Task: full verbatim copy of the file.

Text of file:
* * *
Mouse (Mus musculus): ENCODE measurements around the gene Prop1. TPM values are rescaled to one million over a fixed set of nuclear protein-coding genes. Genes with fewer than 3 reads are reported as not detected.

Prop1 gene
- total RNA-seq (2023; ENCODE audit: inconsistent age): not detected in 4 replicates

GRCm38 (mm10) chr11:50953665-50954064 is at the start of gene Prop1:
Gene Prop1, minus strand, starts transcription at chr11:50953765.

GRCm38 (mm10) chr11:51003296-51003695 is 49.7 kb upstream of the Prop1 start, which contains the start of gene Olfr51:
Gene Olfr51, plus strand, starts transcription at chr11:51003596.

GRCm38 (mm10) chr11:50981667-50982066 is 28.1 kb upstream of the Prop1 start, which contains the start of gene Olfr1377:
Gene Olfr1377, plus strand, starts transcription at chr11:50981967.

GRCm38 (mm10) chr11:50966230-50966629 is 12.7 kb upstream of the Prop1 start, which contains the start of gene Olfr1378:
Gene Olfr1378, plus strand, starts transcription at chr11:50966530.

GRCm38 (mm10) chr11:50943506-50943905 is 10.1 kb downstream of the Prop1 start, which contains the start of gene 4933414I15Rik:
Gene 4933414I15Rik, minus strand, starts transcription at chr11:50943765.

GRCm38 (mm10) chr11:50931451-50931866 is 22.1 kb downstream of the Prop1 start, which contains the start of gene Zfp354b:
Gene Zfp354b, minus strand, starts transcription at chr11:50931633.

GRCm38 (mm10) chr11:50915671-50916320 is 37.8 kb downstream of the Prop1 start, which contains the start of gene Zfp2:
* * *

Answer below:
Mouse (Mus musculus): ENCODE measurements around the gene Prop1. TPM values are rescaled to one million over a fixed set of nuclear protein-coding genes. Genes with fewer than 3 reads are reported as not detected.

Prop1 gene
- total RNA-seq (2023; ENCODE audit: inconsistent age): not detected in 4 replicates

GRCm38 (mm10) chr11:50953665-50954064 is at the start of gene Prop1:
Gene Prop1, minus strand, starts transcription at chr11:50953765.

GRCm38 (mm10) chr11:51003296-51003695 is 49.7 kb upstream of the Prop1 start, which contains the start of gene Olfr51:
Gene Olfr51, plus strand, starts transcription at chr11:51003596.

GRCm38 (mm10) chr11:50981667-50982066 is 28.1 kb upstream of the Prop1 start, which contains the start of gene Olfr1377:
Gene Olfr1377, plus strand, starts transcription at chr11:50981967.

GRCm38 (mm10) chr11:50966230-50966629 is 12.7 kb upstream of the Prop1 start, which contains the start of gene Olfr1378:
Gene Olfr1378, plus strand, starts transcription at chr11:50966530.

GRCm38 (mm10) chr11:50943506-50943905 is 10.1 kb downstream of the Prop1 start, which contains the start of gene 4933414I15Rik:
Gene 4933414I15Rik, minus strand, starts transcription at chr11:50943765.

GRCm38 (mm10) chr11:50931451-50931866 is 22.1 kb downstream of the Prop1 start, which contains the start of gene Zfp354b:
Gene Zfp354b, minus strand, starts transcription at chr11:50931633.

GRCm38 (mm10) chr11:50915671-50916320 is 37.8 kb downstream of the Prop1 start, which contains the start of gene Zfp2: